By Kieran McCartan, Ph.D., and David S. Prescott, LICSW
Earlier this week, the European Commission published a new
document titled “Help
seeker and Perpetrator Prevention Initiatives - Child Sexual Abuse and
Exploitation” Its aim is to support initiatives
for Child Sexual Abuse (CSA) help-seeker and perpetration prevention. The idea
is that by creating a common taxonomy of prevention programs for several
different stakeholders, we can collectively understand and share best practices
around CSA prevention initiatives. The report is a step towards the creation of
a European Union (EU) knowledge platform on CSA prevention initiatives, which
will support EU Member States to develop and roll out tailor-made prevention
policies according to their respective cultural and societal environments and
On May 11, 2022, the European Commission published a
proposal to prevent and combat CSA, with a strong emphasis on prevention; but
even though preventing and combatting child sexual abuse is a priority of the
European Union, there has been no common EU-wide approach or concrete framework
to highlight what member states had already accomplished. A plethora of
different terminologies and taxonomies exist to describe prevention programmes (a
common issue across the EU in general), making the information about such
initiatives limited, unclear, and unstructured.
HOME, the newly emerging prevention network developed by the team and a number of interviewed practitioners and
experts reached a common consensus on the idea that to raise awareness of
existing prevention programmes for people at risk of committing sexual offenses
it was necessary to categorize and evaluate them. For this purpose, a dedicated
working group was established, and the output of this common effort are 14
classification criteria that will support EU Member States to develop,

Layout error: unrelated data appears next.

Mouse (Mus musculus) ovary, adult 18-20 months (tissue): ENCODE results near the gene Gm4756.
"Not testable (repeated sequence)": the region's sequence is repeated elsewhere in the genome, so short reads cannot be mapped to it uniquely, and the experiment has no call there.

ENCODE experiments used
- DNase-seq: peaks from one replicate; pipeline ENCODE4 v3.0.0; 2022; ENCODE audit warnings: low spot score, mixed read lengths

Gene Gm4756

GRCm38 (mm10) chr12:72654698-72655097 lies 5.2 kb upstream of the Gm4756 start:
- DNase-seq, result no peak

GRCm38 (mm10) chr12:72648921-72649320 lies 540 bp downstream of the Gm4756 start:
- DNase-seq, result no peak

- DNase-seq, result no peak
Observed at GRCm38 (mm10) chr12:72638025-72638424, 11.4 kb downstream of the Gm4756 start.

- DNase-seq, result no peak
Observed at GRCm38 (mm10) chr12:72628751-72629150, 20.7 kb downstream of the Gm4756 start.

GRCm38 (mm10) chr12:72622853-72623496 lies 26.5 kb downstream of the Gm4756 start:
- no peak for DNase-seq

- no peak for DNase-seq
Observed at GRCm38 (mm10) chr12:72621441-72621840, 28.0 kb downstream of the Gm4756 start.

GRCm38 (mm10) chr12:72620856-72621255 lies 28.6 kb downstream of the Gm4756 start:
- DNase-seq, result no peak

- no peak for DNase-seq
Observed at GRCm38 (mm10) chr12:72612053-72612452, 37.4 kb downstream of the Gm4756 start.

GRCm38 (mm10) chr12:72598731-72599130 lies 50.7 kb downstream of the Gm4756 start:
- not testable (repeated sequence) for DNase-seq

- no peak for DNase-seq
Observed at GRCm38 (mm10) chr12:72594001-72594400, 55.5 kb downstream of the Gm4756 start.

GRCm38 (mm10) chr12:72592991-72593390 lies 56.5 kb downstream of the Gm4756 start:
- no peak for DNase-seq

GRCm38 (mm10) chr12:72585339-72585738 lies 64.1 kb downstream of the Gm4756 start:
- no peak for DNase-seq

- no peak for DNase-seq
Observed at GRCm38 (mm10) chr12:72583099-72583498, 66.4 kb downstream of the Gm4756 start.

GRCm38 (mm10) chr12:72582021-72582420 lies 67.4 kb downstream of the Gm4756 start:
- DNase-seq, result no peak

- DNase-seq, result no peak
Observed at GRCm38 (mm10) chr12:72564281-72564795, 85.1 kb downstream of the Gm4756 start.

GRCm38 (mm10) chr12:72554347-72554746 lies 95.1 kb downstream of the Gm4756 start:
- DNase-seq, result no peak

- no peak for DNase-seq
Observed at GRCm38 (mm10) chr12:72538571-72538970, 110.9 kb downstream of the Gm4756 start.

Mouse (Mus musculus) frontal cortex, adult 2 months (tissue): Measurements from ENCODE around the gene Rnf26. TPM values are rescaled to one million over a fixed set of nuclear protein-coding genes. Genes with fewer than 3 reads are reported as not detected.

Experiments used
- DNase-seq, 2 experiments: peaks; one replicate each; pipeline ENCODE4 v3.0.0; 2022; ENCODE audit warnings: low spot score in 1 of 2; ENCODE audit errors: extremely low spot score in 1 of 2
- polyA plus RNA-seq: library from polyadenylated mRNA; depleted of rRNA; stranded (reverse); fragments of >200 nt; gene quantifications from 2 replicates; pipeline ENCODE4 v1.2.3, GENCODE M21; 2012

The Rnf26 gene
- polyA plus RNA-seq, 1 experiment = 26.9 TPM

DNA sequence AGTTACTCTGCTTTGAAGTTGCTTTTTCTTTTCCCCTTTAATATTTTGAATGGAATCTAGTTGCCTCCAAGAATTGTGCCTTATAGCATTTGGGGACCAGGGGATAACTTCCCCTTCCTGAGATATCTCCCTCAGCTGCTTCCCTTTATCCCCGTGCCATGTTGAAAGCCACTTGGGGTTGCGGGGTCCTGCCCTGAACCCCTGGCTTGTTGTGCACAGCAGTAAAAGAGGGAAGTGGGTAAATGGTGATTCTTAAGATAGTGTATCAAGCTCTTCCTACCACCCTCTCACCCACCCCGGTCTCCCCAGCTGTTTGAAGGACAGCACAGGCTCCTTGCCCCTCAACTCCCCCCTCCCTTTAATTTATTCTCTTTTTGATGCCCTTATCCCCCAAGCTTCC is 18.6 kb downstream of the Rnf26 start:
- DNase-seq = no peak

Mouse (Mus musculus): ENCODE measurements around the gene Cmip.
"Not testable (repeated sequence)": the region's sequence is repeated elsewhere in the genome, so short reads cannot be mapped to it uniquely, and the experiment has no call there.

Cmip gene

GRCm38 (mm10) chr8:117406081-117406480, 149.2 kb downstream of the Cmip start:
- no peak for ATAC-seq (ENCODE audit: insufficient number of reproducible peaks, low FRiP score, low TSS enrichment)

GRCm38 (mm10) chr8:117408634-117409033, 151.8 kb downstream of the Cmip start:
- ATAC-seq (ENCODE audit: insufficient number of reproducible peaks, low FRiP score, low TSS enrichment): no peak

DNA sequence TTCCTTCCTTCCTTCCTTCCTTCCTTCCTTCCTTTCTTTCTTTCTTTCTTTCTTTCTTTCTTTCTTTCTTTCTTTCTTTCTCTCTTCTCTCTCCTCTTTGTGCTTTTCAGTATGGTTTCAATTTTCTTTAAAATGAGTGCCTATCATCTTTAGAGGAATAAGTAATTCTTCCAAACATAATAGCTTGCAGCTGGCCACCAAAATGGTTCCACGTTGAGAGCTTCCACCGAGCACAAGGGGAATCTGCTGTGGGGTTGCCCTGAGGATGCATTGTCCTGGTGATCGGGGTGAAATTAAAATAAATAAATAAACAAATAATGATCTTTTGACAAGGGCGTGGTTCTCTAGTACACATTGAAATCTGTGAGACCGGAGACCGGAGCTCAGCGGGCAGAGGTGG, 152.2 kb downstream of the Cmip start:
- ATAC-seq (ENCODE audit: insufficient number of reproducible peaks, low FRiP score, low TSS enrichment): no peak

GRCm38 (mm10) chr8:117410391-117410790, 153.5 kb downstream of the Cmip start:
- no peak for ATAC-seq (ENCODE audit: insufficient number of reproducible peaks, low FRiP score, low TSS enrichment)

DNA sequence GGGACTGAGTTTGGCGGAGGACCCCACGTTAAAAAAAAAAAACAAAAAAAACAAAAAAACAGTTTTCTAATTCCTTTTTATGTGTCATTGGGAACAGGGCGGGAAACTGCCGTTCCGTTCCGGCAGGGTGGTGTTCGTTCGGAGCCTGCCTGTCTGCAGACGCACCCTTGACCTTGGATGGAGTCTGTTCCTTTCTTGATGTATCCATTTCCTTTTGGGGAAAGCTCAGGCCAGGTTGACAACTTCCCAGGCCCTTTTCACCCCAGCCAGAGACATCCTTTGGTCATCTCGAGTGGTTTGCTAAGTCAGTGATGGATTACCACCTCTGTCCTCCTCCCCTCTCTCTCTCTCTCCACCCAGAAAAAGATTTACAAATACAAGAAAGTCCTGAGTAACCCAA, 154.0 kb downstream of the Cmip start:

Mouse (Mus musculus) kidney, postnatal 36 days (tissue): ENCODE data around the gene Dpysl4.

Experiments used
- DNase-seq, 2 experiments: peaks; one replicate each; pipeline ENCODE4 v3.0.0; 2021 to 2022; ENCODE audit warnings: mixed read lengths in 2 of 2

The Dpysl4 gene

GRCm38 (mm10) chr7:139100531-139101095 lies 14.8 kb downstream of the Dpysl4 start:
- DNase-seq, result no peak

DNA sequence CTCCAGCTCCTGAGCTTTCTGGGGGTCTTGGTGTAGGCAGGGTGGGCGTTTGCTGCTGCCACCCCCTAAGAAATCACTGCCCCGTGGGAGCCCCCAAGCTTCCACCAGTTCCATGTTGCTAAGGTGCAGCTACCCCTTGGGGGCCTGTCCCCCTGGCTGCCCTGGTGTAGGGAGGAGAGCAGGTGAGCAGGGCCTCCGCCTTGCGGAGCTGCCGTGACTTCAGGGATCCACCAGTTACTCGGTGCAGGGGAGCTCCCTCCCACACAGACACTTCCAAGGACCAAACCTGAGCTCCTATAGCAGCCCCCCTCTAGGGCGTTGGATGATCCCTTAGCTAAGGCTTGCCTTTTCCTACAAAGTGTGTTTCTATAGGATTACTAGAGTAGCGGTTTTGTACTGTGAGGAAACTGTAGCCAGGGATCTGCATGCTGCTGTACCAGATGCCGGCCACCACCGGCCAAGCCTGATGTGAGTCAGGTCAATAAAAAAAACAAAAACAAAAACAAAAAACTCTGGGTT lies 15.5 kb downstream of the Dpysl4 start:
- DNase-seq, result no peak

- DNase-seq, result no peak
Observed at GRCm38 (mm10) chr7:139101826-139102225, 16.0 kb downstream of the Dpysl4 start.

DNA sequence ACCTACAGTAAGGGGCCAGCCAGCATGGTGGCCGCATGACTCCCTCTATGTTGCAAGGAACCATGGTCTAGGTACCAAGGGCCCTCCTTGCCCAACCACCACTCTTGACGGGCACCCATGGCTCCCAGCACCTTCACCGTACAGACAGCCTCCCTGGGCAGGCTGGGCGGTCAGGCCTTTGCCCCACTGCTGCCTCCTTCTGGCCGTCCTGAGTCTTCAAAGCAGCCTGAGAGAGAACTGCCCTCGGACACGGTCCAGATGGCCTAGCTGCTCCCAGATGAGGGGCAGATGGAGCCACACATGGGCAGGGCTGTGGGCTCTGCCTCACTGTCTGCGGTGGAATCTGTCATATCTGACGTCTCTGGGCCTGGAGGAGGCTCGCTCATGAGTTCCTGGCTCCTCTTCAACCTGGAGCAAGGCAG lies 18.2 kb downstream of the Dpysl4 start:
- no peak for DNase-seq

implement and research prevention work in different countries. The 14 agreed
classification criteria are:
TARGET identifies to whom the initiative
is addressed, such as people who fear they may offend.
CONTEXT refers to the environment in
which the intervention is given.
METHODS refers to the tools, treatments,
support opportunities and programmes proposed to the targets.
INITIATIVE PROVIDER refers to the nature
and main activities of the entity or initiative provider that is offering the
program and/or treatment as well as the
one that implemented it.
FUNDING refers to the money allocated to
the program and/or treatment.
COSTS refers to the costs that would be
sustained by the entity proposing/setting up the program
THE FOUR PREVENTION STAGES (Primary, Secondary,
Tertiary, Quaternary, described in previous blog posts and the extant
EVALUATION aims to capture the outcomes
of the initiatives.
ACCOUNTABILITY of the programmes refers
to the processes and mechanisms put in place by the initiative provider to
appraise the programme at different stages to ensure that the programme remains
accountable, and that it is working towards the goals.
LEGISLATION refers to the legal national
framework under which the specific programme/intervention is being deployed.
COLLABORATION refers to the synergies and
complementarities that can be established with different entities involved in
the prevention of CSA.
DISSEMINATION refers to the actions taken
to raise awareness about the prevention initiative among (potential)
TARGETS’ RIGHTS are explored in terms of
privacy, anonymity, and safety to preserve and assure confidentiality, assurance
of empathy, etc.
ACCESSIBILITY refers to several elements
of the preventive programme that can be related to: the language of the
resources, the availability of complementary tools to the traditional
text-based ones, the standardisation of tools provided, and he cultural
(The criteria are adapted/replicated
The 14 classification criteria were then applied to five
case studies (PedoHelp – France; Parafilik – Czech Republic; Out of the Net -
Spain; Sexual Aggression Control – Spain;
Circles of Support and
Accountability (CoSA) - European union-united kingdom) to see how they
aligned. The results indicated that the five case studies did align and that
the criteria were useful in the development and implementation of prevention
programs. Additionally, the report goes on to discuss a series of international
prevention mapping tools (i.e., INHOPE
prevention initiative report, Eradicating Child
Sexual Abuse (ECSA), PedoHelp, Helplinks (a Europol website as part of the Police2Peer
project) and the UNICEF
promising programmes to prevent Child Sexual Abuse and Exploitation report.
The report finishes off with a series of smaller sections describing relevant
information on several programmes for people who fear they may offend, for
people going through criminal proceedings and post criminal proceedings, as
well as those for minors.
This is an invaluable resource for policy makers,
practitioners, and researchers alike. The report demonstrates the development
of good practice available in developing interventions for people at risk of
committing a sexual offence or those who have. I would strongly recommend
looking at it and learning from its findings.